Bank of Korea says it hopes to invest in onshore Chinese securities as early as the first half of this year after it became the first of three Korean government entities to receive a QFII permit within a month.
The central bank, which has $310 billion in foreign exchange reserves, was awarded a qualified foreign institutional investor (QFII) licence by the China Securities Regulatory Commission (CSRC) on December 21.
That was just a week before the Korea Investment Corporation (KIC) received its QFII approval, on December 28. And earlier this month Korea’s National Pension Service (NPS) revealed that it, too, had received a QFII licence, although this has yet to be updated on CSRC’s website.
Choo Heung-Sik, who took up his post as director general of BOK’s newly restructured reserve management group on November 21, tells AsianInvestor that the central bank is intent on starting to invest in Chinese securities late in the first half of this year, pending confirmation of its quota.
Given that BOK was the first of the three Korean entities to receive official QFII approval, it can expect to be the first to receive a quota from China’s State Administration of Foreign Exchange. This it expects to be between $200 million and $300 million, Choo has said previously.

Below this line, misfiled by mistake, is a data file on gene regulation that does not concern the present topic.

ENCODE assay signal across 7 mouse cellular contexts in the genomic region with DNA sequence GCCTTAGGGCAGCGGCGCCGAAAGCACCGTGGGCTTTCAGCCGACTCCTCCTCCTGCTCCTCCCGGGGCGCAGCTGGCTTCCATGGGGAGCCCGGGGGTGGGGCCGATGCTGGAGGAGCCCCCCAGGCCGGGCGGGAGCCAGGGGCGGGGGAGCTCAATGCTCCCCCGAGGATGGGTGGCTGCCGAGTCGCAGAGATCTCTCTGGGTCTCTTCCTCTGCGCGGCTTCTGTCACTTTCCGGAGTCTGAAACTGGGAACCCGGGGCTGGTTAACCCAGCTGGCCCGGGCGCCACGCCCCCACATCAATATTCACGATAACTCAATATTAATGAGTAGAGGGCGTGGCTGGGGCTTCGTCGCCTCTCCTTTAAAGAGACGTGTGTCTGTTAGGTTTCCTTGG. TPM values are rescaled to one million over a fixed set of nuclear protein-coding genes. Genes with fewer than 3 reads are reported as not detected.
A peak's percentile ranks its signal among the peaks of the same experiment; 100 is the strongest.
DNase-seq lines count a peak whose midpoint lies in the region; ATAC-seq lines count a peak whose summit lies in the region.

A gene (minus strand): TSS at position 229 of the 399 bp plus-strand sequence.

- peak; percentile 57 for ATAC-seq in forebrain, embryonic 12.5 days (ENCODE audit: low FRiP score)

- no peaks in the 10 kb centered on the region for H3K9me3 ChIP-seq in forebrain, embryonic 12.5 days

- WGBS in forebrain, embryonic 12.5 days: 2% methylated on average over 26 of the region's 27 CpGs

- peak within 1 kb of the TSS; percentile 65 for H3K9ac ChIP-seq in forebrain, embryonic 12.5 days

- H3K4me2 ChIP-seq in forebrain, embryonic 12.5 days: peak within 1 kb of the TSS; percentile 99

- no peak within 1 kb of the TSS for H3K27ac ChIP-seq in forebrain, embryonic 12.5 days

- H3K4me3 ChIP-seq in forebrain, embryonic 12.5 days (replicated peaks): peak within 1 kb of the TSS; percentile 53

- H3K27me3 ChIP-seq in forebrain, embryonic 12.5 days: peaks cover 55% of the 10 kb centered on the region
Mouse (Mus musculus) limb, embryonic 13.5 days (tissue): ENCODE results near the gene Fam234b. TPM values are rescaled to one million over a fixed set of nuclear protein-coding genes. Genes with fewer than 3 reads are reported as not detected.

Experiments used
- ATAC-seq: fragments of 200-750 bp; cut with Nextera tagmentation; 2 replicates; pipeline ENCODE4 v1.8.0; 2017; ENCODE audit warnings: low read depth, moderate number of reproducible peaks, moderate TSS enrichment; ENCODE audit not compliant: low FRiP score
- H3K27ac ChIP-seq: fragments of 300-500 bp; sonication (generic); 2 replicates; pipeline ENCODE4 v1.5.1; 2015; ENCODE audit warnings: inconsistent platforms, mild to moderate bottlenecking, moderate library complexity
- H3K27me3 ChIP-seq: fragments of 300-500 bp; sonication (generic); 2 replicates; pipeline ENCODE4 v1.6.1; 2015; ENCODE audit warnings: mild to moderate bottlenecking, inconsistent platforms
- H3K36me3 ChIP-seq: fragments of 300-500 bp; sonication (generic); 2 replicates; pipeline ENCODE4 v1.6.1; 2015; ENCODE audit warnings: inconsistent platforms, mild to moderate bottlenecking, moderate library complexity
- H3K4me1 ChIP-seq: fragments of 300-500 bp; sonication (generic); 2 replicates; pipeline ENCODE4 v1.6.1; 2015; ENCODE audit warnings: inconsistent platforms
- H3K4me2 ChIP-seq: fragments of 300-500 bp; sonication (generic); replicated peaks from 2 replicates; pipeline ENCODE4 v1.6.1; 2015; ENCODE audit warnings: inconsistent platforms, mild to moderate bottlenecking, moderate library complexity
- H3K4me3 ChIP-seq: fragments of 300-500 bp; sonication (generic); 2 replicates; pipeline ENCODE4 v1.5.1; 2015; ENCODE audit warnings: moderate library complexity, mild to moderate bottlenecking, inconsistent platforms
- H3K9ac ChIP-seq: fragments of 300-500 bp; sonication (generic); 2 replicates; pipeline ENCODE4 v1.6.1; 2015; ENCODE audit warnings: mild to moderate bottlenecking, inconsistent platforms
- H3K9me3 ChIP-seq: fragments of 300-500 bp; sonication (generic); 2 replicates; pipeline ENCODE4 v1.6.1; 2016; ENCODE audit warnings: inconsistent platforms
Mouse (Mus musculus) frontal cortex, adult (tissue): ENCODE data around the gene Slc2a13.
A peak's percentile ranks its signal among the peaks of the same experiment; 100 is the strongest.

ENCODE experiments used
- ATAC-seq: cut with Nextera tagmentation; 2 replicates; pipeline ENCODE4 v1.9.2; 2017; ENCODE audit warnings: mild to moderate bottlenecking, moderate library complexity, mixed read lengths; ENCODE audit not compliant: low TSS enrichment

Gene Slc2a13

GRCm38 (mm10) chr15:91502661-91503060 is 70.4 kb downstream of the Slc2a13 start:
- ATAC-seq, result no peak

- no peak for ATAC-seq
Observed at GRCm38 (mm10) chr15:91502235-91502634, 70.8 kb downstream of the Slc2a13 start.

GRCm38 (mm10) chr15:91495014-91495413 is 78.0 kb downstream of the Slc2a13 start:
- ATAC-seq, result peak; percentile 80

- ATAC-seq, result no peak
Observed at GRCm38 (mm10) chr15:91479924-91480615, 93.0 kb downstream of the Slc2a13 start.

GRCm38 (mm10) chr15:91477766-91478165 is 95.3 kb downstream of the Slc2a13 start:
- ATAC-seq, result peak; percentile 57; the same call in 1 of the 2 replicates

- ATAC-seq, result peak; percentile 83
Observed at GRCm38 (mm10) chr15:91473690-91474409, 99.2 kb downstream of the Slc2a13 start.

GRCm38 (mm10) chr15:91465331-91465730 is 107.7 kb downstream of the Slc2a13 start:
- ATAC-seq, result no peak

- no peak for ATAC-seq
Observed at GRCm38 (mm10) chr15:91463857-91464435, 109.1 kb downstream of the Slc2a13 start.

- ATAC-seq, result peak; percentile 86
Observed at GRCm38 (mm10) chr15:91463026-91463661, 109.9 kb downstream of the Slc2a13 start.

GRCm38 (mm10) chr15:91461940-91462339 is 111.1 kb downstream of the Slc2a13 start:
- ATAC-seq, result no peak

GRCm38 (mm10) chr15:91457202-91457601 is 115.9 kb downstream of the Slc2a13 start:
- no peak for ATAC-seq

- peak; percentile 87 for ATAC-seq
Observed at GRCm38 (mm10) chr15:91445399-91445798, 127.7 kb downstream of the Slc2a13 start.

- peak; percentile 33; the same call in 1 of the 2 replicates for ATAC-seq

China has quickened its approval process for QFII licences this year, with a forecast that individual quota awards could be increased as well.
Choo notes that BOK plans to invest in Chinese A-shares for diversification and suggests its investment should be well timed, given that Chinese equities have suffered a rout (the CSI 300 Index dropped 25% last year).
Choo confirms that BOK plans to increase renminbi investments in onshore Chinese stocks and bonds on a gradual basis from a mid- to long-term perspective.
However, he stresses there will be no fundamental changes to its foreign reserve composition, with the emphasis still upon stability in portfolio management.
A QFII licence will be an interesting proposition for the central bank’s incoming chief investment officer and head of the newly created global corporate bond investment division.
Both positions the bank advertised for through an open recruitment process. The process was expected to be completed by early next month, with both candidates due to receive a three-year contract.
BOK’s aim in setting up the global corporate bond investment division is to increase efficiency within different asset classes, says Choo, but it will not necessarily mean a greater allocation to the asset class.
The bank previously invested in foreign corporate bonds, but under a different system and via various departments – the process will now be consolidated.